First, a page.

Monday, January 11, 2010

My absolute favorite thing to do in NYC is to visit the Metropolitan Museum.
For someone who did their studies in ancient civilizations and archaeology, it is the the proverbial candy store.

One of my favorite things about this museum is their collection of ancient Egyptian artifacts.  I find it  riveting to look at objects from everyday life and to imagine who might have made them and what their daily lives were like.
I look at a pair of woven sandals woven 4000 years ago and can't help but wonder about who made them: what were they like, short or tall, funny or dour, where they might have gathered the reeds, was it a sunny day or overcast when they wove them, where they might have had their workshop in the city, what they ate for lunch the day they wove them- the questions are endless!
I especially love it when you examine a clay object and you can see the maker's fingerprint still preserved in the clay after all of these thousands of years. It is  simply dizzying to imagine all of the millions of people born since- and none have had the same fingerprint.

Below are some of my favorites, all buried in ancient tombs in order to help the dead with tasks in the afterlife:

The aforementioned sandals

Linen sheets were an essential household item often included in tombs. They ranged in quality from a rough, almost burlap texture to the finest weave of tiny threads. The ones shown here were found perfectly preserved in their white linen chests.
Some tombs have been found with thousands of sheets within them.
Oh what I would give to touch one!

I'm always intrigued by the ubiquitous boat models found in tombs. I have dozens of pictures of boat models that I have taken in museums in Europe and in the US; I find the curves of the boat to be simple poetry.  I have sketches based on these boat forms for a large installation piece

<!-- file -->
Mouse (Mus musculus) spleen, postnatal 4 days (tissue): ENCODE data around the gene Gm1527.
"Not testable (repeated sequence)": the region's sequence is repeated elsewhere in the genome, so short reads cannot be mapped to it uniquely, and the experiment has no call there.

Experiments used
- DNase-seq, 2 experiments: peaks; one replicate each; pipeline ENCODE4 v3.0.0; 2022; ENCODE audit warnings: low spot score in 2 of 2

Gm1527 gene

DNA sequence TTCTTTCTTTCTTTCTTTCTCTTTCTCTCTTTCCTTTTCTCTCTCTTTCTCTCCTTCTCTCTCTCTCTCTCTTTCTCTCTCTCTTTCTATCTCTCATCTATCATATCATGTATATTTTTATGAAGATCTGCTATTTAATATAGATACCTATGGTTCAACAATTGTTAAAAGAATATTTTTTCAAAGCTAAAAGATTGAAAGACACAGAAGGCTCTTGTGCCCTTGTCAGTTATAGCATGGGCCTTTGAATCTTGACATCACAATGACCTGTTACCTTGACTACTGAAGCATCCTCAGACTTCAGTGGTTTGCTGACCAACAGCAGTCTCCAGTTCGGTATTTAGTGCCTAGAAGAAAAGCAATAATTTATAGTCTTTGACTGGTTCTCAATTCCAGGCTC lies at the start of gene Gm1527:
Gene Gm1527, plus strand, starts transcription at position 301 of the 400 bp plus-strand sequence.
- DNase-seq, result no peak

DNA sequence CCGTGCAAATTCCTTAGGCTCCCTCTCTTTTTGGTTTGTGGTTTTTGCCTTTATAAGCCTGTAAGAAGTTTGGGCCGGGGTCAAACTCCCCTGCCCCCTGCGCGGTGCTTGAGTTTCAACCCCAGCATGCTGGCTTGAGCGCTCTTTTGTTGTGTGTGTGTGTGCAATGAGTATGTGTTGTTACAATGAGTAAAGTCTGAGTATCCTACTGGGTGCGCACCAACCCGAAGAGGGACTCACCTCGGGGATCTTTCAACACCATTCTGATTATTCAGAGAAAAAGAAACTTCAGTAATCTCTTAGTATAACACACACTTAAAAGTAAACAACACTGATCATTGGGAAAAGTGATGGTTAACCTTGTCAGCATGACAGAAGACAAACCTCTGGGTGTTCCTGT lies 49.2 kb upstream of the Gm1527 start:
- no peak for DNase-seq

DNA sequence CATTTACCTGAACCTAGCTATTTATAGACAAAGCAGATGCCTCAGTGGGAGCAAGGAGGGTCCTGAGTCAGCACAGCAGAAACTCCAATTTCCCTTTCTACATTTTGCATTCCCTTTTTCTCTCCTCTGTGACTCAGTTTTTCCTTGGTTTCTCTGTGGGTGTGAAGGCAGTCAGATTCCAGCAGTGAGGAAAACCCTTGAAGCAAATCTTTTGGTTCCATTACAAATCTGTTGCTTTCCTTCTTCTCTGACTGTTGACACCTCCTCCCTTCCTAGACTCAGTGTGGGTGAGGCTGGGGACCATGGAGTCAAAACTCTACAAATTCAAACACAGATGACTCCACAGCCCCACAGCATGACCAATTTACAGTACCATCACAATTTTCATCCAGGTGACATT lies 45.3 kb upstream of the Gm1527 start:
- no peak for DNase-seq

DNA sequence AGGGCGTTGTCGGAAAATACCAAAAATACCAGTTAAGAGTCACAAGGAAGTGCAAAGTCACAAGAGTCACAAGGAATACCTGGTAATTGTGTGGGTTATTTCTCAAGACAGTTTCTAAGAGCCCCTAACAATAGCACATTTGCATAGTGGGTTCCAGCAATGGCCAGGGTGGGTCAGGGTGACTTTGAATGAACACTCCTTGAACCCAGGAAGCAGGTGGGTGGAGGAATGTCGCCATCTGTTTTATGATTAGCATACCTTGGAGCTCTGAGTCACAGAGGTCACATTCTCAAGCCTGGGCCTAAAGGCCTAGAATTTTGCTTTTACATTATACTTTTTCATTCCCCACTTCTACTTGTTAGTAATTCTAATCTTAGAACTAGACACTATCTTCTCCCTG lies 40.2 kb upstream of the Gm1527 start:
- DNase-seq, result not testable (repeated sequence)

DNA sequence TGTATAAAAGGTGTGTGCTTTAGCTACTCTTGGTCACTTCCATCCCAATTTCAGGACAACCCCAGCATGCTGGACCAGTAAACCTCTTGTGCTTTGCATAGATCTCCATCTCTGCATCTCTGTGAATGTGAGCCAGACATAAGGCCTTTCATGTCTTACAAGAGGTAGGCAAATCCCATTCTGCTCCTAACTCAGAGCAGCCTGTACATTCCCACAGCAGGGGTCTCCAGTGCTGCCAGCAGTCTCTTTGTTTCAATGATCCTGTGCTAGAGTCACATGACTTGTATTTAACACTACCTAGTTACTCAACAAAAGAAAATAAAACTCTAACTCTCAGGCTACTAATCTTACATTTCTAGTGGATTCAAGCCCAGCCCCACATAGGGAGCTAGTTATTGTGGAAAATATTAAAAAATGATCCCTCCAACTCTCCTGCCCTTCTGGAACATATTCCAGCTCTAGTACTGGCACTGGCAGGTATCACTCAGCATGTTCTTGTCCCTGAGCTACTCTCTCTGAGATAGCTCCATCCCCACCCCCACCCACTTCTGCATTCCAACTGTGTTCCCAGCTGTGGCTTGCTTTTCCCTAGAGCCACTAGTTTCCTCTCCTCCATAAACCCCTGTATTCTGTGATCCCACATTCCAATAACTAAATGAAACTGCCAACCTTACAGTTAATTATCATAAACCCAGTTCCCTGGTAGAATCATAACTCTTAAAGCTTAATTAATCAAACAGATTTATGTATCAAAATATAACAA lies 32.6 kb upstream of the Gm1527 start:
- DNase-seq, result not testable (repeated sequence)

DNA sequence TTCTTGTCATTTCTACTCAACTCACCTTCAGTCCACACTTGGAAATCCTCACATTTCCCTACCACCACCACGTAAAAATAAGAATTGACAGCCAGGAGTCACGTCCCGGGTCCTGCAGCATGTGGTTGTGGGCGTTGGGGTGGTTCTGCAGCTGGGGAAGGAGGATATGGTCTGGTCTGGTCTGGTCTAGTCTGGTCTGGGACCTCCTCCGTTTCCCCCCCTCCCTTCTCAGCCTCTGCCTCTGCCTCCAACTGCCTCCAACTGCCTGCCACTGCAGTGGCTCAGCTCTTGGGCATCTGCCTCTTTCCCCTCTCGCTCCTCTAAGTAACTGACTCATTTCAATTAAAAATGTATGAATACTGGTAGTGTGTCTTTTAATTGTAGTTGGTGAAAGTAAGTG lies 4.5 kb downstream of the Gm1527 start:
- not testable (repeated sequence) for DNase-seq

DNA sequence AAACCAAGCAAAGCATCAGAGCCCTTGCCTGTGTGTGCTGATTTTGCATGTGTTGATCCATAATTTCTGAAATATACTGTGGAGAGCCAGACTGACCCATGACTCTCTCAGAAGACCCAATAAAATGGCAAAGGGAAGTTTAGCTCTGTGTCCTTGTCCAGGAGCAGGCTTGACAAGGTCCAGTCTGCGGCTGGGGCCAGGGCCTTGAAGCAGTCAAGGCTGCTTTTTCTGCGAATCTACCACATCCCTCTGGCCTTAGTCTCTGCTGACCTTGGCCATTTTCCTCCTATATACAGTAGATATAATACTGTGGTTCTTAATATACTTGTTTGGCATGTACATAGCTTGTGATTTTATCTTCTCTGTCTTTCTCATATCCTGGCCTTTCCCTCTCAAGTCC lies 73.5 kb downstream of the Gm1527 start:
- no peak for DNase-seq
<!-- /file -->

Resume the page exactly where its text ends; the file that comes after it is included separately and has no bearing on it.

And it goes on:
involving a body of water.

These are models of various buildings that were found in tombs. The slaughterhouse was quite disturbingly authentically detailed, down to the bright crimson splashes of blood, so I will spare your sensibilities and show the lovely garden. This piece gives me ideas...hmmm.....

This oval woven basket is filled with tiny clay bowls of seeds ( which ALSO gives me ideas for a large installation piece. Sigh. So many ideas, not enough time, the lament of EVERY artist!)
 Ever since I read that scientists have planted seeds that they found in Neo-lithic tombs and have had them sprout I always want to see what would happen if you could only swipe a few and pop them in some dirt...

A recreation of the wigs worn by the aristocracy.
Not quite as sexy as Liz Taylor made them look in her 1950's Hollywood glam version of Cleopatra!

And the crown jewel of it all, The Temple of Dendur, given as a gift from the Egyptian government to the United States when it would have been destroyed during the building of the Aswan Dam. Dismantled and reconstructed in its entirety in a special building designed to house it,
it literally takes your breath away
as you cross over the moat
and through the ancient stone entryway.


  1. Thank you! If was wonderful to stroll though the Egyptian exhibition with you!

  2. Good post and Smart Blog
    Thanks for your good information and i hope to subscribe and visit my blog Ancient Egypt and more Snefru Red Pyramid thanks again admin